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This is my first time asking on Stack Overflow (however, not my first making use of the good responses on other people's questions). I'm an empiric website programmer, so rest assured I always try till the wee hours of dawn to work ways around the lack of proper instruction. That's when Stack Overflow comes in real handy. But, this time, I've been hitting my head against a PHP wall for over three or four days. So I'm asking out for some aid on the matter.

Now, programming is purely math, in essence. Which is why one can eventually understand its language and what's going on. I reached the point of being a very experienced AS programmer and then I decided to switch from Flash, try my hand at HTML using JS and jQuery (the competition, so to speak) and fell in love. Still, am rather an amateur in that field. But my relationship to PHP in particular is of a completely different sort: I don't understand it and have no patience for it; it's Sanskrit to me. Maybe I haven't used it enough to get the hang of it, but it seems not to make logical sense to me, as JS and HTML and AS and ETC. do.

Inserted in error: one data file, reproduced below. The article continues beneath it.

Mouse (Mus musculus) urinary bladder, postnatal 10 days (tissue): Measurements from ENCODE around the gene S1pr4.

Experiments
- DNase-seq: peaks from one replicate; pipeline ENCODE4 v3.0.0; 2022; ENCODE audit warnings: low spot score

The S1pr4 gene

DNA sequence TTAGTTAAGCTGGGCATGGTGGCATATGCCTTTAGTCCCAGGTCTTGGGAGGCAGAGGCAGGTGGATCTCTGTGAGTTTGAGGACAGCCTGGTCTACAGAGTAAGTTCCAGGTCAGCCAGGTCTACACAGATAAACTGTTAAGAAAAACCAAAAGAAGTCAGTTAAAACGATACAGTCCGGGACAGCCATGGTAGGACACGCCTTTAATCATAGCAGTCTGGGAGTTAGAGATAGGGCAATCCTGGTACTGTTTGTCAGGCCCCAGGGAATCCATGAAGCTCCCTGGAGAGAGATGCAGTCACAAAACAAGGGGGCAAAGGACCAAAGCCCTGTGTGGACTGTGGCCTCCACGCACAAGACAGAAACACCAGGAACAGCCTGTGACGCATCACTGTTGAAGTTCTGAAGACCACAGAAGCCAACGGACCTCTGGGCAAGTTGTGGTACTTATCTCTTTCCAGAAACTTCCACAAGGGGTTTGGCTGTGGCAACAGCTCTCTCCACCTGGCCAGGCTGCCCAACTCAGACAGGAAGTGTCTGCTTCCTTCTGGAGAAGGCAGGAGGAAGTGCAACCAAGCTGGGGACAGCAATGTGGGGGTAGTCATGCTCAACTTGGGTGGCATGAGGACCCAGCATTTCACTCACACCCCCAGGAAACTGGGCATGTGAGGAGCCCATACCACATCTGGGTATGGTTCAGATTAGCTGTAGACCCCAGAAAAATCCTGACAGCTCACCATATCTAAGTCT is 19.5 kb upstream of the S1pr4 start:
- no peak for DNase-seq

Anyway, my predicament:

I've built a custom Shoutbox based on the great code given here: However, the code doesn't include a captcha, which makes it completely vulnerable to SPAM. So I first designed a simple captcha consisting of various images that contain numbers, all adding up to a specific number. Now I'm trying to go fancy and I've been trying to add Google reCaptcha.

ReCaptcha is PHP-based. The Sbox does use PHP but once a JS file does the checking-of-the-form stuff; it uses PHP to finally save the data entered in a mySql database and retrieve previously saved data to be displayed. I've tried putting the reCaptcha PHP code in this part of the process, but it doesn't really work, as all it does is stop the data from being entered and stop it from being retrieved. What I need is something which stops the process at the beginning, as by saying: "Hey! You've entered the wrong Captcha, you Spam-bot, you!"